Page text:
Instructor: Porter Olsen
Topic: Machinima and “Found Technologies”
Class will be held in the DCC lab in Queen Anne’s Hall
1. This one of the earliest examples of what we now call machinima, as discussed in the Lowood piece.
2. This machinima was made with Second Life. The play between who we are in the physical world versus who we are in the digital world should remind you of our last discussion.
3. A more serious attempt to use computer games to tell stories, this clip uses the Rome II real-time strategy game to recreate epic battles of the past.
4. Ever wonder what those digital objects do sitting around all day waiting for your character to run by so they can blow you up? Well here you go.
5. The Trashmaster is a full length film (88 minutes) using Grand Theft Auto. I’ve only given you the first 14 minutes here, but you’re welcome to watch the other parts as well if you like.
6. Red vs. Blue – Easily one of the funniest shows ever written, machinima or other wise (though you do have to be at least a casual gamer to get the humor). Careful where you watch this one–they tend to say fuck a lot.
7.A Team Fortress 2 parody trailer for the film Law Abiding Citizen, significant for the way it splices traditional film and machinima together.
8. Another parody, this time of Cold Play’s “Viva la Vida” using Minecraft.
9.Finally, perhaps the most infamous machinima, South Park’s “Make Love not Warcraft.”
In-class Assignment: In small groups, use what you have learned to create a work of socially conscious machinima.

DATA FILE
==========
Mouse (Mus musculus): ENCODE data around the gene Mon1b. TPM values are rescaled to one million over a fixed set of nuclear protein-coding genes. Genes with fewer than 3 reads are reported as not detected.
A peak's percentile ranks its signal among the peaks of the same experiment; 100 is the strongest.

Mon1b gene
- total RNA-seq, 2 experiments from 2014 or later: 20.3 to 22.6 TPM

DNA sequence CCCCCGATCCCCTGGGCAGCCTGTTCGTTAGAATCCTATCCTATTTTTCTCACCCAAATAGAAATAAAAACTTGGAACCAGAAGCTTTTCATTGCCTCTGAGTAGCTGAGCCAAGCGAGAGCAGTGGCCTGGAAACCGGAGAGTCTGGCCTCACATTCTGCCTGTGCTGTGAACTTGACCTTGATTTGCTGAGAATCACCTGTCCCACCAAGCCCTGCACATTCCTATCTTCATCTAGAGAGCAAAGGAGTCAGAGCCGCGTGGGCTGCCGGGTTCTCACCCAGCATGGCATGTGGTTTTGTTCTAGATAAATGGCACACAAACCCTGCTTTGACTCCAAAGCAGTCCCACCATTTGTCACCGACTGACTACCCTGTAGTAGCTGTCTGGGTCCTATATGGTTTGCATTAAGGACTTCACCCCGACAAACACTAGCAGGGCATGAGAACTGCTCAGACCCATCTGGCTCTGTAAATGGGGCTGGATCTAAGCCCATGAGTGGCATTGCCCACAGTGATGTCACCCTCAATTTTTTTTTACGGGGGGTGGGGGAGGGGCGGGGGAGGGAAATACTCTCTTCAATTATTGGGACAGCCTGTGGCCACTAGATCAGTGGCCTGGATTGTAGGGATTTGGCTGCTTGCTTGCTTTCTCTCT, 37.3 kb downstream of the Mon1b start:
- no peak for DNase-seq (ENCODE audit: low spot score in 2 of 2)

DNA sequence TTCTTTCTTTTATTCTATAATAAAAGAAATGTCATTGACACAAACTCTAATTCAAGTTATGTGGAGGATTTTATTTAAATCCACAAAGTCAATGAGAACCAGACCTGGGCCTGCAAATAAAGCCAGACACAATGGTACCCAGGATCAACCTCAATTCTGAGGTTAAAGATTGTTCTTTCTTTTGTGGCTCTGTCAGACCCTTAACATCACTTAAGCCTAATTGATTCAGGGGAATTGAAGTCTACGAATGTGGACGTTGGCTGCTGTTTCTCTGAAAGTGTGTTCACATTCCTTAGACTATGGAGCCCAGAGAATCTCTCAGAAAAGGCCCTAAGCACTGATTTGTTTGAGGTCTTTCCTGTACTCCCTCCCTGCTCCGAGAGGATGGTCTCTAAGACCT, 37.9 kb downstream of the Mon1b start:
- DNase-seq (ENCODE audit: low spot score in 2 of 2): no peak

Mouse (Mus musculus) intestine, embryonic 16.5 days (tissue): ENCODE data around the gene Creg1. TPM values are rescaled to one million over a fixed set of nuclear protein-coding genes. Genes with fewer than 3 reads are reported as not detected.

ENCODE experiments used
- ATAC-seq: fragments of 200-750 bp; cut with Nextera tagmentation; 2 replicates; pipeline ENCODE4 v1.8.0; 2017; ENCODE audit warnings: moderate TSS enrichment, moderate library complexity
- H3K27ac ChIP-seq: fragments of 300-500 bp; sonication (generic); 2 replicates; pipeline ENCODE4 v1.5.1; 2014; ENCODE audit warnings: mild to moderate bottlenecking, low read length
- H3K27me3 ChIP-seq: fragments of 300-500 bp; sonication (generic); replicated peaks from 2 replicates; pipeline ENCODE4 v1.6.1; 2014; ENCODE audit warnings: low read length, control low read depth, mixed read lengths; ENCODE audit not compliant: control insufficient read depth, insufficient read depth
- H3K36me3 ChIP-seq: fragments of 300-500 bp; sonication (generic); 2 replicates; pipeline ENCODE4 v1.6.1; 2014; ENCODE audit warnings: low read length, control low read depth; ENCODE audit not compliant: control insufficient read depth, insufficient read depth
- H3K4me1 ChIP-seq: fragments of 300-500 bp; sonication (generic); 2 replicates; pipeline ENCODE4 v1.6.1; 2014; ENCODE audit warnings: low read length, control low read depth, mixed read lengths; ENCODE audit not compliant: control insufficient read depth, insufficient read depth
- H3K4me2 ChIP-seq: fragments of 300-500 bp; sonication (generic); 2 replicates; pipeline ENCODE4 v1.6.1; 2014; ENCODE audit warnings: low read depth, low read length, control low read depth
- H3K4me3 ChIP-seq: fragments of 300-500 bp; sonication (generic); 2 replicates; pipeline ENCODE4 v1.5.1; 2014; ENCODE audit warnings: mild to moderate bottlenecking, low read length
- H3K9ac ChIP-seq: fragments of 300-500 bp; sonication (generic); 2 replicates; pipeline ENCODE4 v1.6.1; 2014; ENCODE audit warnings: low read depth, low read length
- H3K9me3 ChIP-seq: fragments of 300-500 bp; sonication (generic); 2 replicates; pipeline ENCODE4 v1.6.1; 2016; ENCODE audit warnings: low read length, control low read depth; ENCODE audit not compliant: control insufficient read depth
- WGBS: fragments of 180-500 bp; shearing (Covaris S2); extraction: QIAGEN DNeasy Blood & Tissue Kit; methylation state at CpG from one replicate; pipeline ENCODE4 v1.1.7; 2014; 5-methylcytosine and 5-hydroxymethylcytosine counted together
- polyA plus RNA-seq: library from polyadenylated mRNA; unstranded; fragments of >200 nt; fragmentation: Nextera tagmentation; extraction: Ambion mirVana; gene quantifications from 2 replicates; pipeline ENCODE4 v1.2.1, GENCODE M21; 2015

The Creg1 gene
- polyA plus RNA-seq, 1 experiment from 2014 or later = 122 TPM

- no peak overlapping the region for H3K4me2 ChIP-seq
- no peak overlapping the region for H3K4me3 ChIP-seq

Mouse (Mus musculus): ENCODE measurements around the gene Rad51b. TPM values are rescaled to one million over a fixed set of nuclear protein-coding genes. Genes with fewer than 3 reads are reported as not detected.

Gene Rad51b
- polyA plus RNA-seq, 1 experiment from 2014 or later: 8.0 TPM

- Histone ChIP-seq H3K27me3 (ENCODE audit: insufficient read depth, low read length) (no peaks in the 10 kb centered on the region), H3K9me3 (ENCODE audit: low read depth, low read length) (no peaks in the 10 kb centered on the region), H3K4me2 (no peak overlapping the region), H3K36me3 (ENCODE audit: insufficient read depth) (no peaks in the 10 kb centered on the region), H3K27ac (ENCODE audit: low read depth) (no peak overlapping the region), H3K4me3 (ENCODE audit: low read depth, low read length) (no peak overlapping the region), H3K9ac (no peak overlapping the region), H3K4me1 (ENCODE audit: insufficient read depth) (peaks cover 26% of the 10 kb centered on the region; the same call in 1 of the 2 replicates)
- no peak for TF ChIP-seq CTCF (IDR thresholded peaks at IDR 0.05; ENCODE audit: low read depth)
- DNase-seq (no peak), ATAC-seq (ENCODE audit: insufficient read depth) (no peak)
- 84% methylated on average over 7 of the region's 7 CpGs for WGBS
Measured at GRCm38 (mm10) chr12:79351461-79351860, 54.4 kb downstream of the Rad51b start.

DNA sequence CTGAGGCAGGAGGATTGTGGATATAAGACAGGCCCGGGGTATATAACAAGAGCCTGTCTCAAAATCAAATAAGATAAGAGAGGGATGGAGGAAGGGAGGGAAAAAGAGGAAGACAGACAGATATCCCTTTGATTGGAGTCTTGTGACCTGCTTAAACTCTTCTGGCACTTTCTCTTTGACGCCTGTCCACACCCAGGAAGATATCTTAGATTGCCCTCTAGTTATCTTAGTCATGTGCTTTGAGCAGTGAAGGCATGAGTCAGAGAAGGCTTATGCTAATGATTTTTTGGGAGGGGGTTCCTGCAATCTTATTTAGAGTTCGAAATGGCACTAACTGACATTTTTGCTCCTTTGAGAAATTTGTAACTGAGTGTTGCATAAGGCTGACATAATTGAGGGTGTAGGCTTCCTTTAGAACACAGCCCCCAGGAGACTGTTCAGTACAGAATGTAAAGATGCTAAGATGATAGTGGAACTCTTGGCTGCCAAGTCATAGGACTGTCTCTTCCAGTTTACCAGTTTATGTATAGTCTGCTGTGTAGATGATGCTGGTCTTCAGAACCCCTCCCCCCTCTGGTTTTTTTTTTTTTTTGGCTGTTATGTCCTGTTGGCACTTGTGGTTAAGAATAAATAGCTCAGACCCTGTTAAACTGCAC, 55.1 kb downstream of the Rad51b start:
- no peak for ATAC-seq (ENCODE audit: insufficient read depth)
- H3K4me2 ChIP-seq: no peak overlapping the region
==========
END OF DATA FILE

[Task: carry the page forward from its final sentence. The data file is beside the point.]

Due 11/27 before 4:00 pm (that’s the Tuesday after the Thanksgiving break)
Using the skills you acquired in the lab and working as a group, reshoot your scene and upload it to the class blog via YouTube (if no member of your group has a YouTube account, ask one of your classmates or email me).
Your homework is a complete reshoot of your scene. Before shooting, get together as a group and flesh out the scene. Though you should work as a group as much as possible on each facet of the project, the writer will be responsible for writing a script, the director will write a short scene summary that includes basic blocking instructions, and the editor will be responsible for editing together the final product. To complete your homework, email me the script and director’s summary and then upload your video to the blog. In your blog post, include each of your names and roles.
Your scene should be two to five minutes long.